Biden Travels to Birthplace to Promote Spending Agenda

President Joe Biden is traveling to Scranton, Pennsylvania, on Wednesday, using his birthplace as a backdrop to push for his infrastructure and social spending bills currently stalled in Congress due to disagreement among lawmakers in his own Democratic Party.

Biden was scheduled to deliver remarks at Scranton’s Electric City Trolley Museum. The city earned its “Electric City” nickname as the home to one of the country’s first electric trolley lines in the late 1880s. White House press secretary Jen Psaki said Tuesday the president will talk about growing up there until age 10 and how his plan will benefit the working class in cities like Scranton.

While both are domestic legislative priorities, Biden often touts the infrastructure and the social spending bills — which include provisions for climate change mitigation — in the context of maintaining America’s global competitive edge. The White House said he will focus on how provisions in the legislation would allow the country to better compete with China, which already has at least 35,405 kilometers of high-speed rail and is planning to double that by 2035.

During a visit to Hartford, Connecticut, last week, Biden pushed for his social spending bill, which includes more government investment in child care. 

“How can we compete in the world if millions of American parents, especially moms, can’t be part of the workforce because they can’t afford the cost of child care or elder care?” he asked at a child development center.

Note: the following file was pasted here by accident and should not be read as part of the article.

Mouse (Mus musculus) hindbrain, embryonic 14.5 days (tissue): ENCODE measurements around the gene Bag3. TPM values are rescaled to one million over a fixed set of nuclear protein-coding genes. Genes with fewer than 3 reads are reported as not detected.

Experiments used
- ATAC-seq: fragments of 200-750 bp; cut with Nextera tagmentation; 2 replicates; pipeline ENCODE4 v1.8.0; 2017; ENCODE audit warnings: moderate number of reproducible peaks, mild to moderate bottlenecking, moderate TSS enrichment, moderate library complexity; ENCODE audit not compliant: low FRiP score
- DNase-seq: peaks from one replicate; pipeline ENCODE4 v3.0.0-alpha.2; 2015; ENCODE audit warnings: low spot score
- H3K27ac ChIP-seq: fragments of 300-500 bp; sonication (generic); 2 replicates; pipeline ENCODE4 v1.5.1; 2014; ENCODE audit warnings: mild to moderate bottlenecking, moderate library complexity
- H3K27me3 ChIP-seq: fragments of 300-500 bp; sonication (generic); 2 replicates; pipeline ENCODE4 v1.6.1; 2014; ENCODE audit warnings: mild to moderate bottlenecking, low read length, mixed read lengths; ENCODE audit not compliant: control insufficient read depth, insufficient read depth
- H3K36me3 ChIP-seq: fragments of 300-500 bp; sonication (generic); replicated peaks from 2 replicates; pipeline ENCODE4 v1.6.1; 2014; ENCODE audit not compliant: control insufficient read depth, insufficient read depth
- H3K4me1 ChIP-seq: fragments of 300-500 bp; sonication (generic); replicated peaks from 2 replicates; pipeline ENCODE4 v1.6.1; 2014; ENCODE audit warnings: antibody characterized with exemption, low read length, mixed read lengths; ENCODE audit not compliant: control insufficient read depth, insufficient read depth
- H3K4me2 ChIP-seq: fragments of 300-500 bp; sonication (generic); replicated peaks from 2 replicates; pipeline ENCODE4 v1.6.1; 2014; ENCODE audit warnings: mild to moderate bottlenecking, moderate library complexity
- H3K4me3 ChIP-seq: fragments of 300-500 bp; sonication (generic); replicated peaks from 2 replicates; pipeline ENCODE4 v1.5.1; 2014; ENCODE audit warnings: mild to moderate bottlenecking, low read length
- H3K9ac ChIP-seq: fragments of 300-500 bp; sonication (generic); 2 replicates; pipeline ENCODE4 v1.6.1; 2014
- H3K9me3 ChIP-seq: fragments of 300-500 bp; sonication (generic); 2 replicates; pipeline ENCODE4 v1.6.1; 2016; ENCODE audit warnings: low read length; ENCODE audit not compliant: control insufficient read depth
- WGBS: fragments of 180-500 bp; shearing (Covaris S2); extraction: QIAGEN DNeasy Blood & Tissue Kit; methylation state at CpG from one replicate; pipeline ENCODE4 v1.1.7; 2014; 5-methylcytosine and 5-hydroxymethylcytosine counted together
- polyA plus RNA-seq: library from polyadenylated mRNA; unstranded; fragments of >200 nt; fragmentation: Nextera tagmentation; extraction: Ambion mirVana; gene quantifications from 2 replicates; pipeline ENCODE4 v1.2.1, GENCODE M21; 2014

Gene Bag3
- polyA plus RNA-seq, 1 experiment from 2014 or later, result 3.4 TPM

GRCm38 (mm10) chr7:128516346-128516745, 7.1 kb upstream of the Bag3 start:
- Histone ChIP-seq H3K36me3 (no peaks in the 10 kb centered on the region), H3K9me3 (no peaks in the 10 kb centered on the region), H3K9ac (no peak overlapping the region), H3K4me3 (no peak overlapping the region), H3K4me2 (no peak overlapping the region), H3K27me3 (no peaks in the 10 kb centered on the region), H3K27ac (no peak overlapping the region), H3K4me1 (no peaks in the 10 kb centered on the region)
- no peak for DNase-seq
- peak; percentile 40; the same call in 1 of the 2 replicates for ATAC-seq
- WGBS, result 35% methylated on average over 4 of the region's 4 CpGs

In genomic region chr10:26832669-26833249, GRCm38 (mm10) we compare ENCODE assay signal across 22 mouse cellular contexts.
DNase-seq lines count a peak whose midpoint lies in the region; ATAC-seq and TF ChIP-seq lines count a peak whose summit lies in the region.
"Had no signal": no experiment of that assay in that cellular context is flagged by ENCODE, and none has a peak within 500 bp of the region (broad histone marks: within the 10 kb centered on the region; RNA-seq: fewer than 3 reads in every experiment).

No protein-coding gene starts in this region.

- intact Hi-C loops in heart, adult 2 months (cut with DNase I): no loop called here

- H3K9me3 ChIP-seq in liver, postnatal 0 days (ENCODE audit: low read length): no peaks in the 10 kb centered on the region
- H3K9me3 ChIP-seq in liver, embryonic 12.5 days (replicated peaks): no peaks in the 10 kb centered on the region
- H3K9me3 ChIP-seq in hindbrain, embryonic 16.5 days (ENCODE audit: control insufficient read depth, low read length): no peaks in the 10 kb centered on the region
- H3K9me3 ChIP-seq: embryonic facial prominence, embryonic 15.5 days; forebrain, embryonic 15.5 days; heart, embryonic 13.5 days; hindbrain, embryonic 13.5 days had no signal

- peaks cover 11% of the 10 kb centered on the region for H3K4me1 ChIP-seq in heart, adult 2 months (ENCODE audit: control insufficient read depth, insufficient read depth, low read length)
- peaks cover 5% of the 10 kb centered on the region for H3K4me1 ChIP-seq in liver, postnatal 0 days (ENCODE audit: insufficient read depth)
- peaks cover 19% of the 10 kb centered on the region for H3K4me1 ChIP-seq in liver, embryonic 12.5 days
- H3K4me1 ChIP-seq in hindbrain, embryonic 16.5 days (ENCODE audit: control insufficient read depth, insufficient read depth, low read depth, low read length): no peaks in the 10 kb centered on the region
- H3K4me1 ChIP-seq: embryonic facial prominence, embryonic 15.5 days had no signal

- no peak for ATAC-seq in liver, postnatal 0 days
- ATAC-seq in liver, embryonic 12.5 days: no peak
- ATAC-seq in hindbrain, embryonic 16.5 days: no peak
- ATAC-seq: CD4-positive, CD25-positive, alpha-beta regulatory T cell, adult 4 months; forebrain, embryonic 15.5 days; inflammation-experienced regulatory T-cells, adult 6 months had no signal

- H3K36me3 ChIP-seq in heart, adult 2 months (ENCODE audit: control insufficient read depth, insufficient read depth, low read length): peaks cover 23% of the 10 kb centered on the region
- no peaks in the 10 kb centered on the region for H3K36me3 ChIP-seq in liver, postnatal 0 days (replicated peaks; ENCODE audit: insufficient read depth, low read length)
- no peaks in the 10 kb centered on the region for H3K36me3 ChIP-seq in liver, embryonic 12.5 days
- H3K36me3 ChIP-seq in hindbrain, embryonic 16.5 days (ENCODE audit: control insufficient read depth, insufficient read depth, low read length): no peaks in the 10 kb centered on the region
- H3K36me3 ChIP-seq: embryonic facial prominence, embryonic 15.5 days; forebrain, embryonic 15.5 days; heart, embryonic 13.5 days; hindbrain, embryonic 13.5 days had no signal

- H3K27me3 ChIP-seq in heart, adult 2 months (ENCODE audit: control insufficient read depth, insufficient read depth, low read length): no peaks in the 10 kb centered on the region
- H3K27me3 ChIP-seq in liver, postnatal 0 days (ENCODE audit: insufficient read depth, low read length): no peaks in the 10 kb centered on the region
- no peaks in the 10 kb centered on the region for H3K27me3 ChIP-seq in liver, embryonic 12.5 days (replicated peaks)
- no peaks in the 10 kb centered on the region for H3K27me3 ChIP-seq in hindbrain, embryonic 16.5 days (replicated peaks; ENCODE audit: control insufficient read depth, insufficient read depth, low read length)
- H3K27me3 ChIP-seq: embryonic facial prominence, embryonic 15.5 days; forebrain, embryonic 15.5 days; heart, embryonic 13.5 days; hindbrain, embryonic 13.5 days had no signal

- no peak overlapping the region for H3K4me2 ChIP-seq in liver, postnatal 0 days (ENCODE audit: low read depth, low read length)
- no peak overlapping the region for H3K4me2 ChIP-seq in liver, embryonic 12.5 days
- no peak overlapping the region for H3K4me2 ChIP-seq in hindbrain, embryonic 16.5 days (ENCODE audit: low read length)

Lower price tag

On Tuesday, in hope of reaching a compromise, Biden hosted two wings of his political party at the White House. To secure the support of moderate Democrats, the bill’s top line is likely to end up between $1.9 trillion and $2.2 trillion, down from Biden’s original $3.5 trillion plan strongly supported by progressives.

Biden needs the votes of all 50 Democrats to pass the bill in the Senate in a budget procedure known as reconciliation, but moderate Democratic senators Joe Manchin and Kyrsten Sinema say the price tag is too high.

This is the first time Biden has returned to Scranton since taking office. As a presidential candidate he chose his home town of 550,000 to advance the idea of “Scranton vs. Wall Street,” pledging that his administration would shift the economic advantage from wealthy investors back to average Americans.

Some information for this report comes from Reuters.